Allan N. Schore, PhD

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The Right Brain Implicit Self Lies at the Core of Psychoanalysis

Allan N. Schore, PhD
UCLA David Geffen School of Medicine

Implicit Process Central to Change: Affect Regulation

According to Ginot (2007), “This focus on enactments as communicators of affective building blocks also reflects a growing realization that explicit content, verbal interpretations, and the mere act of uncovering memories are insufficient venues for curative shifts” (p. 317).  This clearly implies that the resolution of enactments involves more than the standard Freudian idea of making the unconscious conscious. But if not these explicit factors, then what implicit therapeutic experience is essential to the change process, especially in developmentally impaired personalities who are not psychologically minded? At the base the implicit change mechanism must certainly include a dysregulating affective experience that is communicated to an empathic other. 

But in addition, the relational context must also afford an opportunity for interactive affect regulation, the core of the attachment process. Ogden and her colleagues conclude,

Interactive psychobiological regulation (Schore, 1994) provides the relational context under which the client can safely contact, describe and eventually regulate inner experience…Rather than insight alone, it is the patient’s experience of empowering action in the context of safety provided by a background of the empathic clinician’s psychobiologically attuned interactive affect regulation that helps effect…change. (2005, p. 22)

It is the regulation of stressful and disorganizing high or low levels of affective-autonomic arousal that allows for the repair and re-organization of the right lateralized implicit self, the biological substrate of the human unconscious.

It is now clear that a deeper understanding of affective processes is closely tied to the problem of the regulation of these processes. Affect regulation, a central mechanism of both development and the change process of psychotherapy, is usually defined as set of conscious control processes by which we influence, consciously and voluntarily, the conscious emotions we have, and how we experience and express them.  In a groundbreaking article in the clinical psychology literature Greenberg (2007) describes a “self-control” form of emotion regulation involving higher levels of cognitive executive function that allows individuals “to change the way they feel by consciously changing the way they think.”  This explicit form of affect regulation is performed by the verbal left hemisphere, and unconscious bodily-based emotion is usually not addressed in this model. Notice this mechanism is at the core of insight, heavily emphasized in therapeutic models of not only classical psychoanalysis but also cognitive behavioral therapy.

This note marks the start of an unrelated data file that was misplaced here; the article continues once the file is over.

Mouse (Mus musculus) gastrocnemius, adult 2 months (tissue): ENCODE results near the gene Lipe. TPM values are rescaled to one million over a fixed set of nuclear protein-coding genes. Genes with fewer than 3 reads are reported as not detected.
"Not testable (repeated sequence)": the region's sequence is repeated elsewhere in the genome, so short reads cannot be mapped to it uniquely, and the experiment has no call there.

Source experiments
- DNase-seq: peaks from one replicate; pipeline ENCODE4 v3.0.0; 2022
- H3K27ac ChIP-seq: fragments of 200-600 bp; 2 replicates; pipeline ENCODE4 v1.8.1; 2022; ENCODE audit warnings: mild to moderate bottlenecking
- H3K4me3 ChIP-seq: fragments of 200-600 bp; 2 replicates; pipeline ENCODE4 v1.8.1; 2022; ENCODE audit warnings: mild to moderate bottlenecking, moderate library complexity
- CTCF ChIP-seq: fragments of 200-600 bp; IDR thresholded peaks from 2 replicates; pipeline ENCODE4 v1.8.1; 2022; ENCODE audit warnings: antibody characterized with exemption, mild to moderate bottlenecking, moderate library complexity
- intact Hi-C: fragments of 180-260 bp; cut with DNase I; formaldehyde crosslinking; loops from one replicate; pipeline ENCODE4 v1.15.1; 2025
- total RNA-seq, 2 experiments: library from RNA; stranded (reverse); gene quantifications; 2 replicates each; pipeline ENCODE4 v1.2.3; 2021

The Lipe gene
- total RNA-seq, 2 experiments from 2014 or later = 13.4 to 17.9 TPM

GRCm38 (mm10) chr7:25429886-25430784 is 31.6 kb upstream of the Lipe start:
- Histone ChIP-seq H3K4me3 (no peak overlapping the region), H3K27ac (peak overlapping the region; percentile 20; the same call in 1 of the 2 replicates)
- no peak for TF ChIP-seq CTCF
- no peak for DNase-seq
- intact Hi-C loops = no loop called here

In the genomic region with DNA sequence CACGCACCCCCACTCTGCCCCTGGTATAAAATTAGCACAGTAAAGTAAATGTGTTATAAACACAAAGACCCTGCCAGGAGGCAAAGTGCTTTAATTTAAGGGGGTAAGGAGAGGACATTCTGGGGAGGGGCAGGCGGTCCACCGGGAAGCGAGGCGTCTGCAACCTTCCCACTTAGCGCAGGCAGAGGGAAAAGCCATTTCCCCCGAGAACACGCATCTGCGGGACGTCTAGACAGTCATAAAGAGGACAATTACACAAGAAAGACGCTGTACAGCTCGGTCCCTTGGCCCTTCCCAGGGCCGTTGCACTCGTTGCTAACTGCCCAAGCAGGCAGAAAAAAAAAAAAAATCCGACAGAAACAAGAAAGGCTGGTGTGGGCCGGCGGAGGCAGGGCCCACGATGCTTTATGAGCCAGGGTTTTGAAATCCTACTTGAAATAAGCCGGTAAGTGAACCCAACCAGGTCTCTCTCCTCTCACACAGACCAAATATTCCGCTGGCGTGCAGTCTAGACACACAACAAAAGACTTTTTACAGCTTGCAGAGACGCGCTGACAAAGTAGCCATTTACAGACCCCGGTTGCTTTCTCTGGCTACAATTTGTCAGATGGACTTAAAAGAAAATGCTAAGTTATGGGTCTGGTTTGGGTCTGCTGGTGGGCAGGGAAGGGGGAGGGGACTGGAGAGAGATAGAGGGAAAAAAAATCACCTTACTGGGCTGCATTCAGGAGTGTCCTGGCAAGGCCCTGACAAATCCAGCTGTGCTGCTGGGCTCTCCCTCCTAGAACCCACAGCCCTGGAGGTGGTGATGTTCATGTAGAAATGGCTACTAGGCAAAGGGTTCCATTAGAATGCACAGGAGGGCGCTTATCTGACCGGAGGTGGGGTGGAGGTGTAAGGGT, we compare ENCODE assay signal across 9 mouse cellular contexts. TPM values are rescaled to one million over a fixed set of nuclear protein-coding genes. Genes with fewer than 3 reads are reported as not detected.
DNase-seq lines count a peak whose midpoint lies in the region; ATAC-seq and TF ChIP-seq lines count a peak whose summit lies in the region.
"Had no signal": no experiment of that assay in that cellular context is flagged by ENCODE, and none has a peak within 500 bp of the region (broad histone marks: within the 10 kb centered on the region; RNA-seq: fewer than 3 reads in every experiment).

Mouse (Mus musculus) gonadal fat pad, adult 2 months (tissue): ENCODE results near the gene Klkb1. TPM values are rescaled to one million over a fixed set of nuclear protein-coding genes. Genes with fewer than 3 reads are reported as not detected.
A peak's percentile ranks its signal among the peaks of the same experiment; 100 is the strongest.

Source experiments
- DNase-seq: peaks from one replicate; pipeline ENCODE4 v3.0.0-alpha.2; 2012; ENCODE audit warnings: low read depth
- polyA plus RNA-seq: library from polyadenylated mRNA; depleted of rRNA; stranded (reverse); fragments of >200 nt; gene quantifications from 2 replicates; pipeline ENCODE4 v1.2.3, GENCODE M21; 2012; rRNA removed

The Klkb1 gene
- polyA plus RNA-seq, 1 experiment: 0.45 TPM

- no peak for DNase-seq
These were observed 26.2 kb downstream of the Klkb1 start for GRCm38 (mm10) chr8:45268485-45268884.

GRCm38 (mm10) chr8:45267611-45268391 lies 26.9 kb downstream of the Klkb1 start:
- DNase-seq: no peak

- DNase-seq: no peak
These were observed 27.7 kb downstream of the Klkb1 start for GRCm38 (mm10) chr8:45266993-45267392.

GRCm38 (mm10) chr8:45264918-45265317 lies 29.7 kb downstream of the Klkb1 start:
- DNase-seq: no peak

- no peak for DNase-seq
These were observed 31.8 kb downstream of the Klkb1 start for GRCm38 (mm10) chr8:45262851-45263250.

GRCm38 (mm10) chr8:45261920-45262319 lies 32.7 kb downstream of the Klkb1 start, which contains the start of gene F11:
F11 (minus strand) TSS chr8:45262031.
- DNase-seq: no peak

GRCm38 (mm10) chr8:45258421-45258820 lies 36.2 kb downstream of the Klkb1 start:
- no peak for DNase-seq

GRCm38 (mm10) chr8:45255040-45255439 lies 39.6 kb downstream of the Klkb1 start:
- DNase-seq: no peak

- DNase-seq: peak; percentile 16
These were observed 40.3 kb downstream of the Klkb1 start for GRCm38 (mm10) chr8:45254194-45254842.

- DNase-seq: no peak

In contrast to this conscious emotion regulation system, Greenberg describes a second, more fundamental implicit affect regulatory process performed by the right hemisphere. This system rapidly and automatically processes facial expression, vocal quality, and eye contact in a relational context.  Therapy attempts not control but the “acceptance or facilitation of particular emotions,” including “previously avoided emotion,” in order to allow the patient to tolerate and transform them into “adaptive emotions.’’  Citing my work he asserts, “it is the building of implicit or automatic emotion regulation capacities that is important for enduring change, especially for highly fragile personality-disordered clients” (2007, p. 416).